"It is all about momentum. With Wales I have realised the importance of winning the opening few games in a Six Nations campaign. I want to do the same with the Lions and winning our first game in Hong Kong will be crucial," Warburton said. "If we win that, the momentum starts building, there will be smiles on the faces of the players and we will be on our way."
Warburton knows the immense challenge that awaits him having experienced it firsthand as part of the Wales team who lost six times to Australia in the past 18 months. If one group who had played together struggled against the Wallabies, can a disparate team do better? He admits one of the biggest challenges would be how soon it would take for this unrelated group to blend together as one fighting unit. The number count reads 15 Welshmen, 10 Englishmen, nine Irishmen and three Scots.
"Obviously, there is a lot of quality around, but the key will be how soon we can gel as a unit. I was talking to Neil Jenkins and Rob Howley, both part of the last Lions squad to win a series, and they say the sooner we all are able to bond the better.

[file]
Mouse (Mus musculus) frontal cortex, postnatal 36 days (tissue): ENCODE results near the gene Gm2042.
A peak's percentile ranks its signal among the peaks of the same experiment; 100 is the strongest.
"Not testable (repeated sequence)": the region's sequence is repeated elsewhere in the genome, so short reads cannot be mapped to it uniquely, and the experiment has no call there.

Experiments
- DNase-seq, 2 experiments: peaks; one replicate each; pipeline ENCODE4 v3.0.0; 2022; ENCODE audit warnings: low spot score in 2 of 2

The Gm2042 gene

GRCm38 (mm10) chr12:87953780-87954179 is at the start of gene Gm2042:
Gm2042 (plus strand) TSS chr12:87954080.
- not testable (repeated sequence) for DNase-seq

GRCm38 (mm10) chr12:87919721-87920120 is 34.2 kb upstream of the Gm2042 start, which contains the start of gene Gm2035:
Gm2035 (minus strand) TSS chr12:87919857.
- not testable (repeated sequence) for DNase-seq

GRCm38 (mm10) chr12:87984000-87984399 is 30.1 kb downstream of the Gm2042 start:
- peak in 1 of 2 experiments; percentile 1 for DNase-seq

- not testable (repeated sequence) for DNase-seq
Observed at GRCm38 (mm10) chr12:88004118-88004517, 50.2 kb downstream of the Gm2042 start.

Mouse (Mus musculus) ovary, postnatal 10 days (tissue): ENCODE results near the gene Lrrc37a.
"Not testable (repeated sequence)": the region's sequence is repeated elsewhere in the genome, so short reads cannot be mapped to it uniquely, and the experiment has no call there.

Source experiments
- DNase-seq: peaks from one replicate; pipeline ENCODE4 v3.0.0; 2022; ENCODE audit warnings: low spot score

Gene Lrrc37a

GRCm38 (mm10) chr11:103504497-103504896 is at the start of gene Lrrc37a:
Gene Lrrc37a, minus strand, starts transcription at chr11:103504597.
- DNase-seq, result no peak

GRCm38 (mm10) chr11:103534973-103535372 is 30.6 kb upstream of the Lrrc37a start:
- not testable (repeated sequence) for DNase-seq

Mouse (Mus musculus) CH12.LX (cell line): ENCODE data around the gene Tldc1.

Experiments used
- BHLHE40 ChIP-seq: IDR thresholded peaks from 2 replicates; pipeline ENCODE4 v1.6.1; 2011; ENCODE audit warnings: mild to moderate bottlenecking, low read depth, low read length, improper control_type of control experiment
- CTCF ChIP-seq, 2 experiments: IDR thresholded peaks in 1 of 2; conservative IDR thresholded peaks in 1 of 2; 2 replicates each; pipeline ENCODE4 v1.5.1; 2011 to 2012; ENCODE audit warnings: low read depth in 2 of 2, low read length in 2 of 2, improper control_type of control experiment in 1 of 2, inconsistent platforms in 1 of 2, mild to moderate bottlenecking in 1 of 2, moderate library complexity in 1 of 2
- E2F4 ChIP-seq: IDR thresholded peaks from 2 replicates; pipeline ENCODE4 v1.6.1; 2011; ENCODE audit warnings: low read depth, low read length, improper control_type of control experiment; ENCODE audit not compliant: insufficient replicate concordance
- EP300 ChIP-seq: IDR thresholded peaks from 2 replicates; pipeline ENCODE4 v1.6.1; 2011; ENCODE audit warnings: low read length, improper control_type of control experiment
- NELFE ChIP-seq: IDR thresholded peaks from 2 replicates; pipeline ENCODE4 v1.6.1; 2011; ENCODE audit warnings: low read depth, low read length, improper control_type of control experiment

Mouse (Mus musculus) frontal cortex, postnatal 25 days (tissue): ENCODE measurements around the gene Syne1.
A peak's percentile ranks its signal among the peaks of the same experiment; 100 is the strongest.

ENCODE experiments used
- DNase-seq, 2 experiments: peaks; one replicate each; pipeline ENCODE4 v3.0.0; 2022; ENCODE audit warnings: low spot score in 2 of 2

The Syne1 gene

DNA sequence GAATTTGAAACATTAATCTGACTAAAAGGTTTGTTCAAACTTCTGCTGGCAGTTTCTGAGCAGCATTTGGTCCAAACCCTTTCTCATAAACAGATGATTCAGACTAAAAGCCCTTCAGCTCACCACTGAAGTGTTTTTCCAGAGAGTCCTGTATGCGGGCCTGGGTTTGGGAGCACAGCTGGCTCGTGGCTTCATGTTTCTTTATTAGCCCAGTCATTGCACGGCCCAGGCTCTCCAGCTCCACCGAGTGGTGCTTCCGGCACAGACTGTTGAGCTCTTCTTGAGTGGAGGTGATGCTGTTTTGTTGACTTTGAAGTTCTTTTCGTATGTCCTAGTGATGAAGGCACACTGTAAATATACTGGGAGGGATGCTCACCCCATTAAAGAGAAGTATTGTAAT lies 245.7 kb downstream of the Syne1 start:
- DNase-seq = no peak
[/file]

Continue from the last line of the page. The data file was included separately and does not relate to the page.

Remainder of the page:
"It's not going to be easy. The tour party comes together for the first time on May 13, but then a number of players will not be available due to demands from their clubs. I think we will have just one week of preparation together before we fly out for the first game. This makes the Hong Kong match even more crucial."
Sixty-one years ago, a young princess Elizabeth walked up a rickety ladder at Treetops in Kenya one night. In the morning, she came down a queen having heard the news that her father, George VI, had died. A fortnight ago, Warburton walked up the staircase at his parent's home and took a call, which turned him into a Lion King. British rugby fans will hope his reign is just as imperious.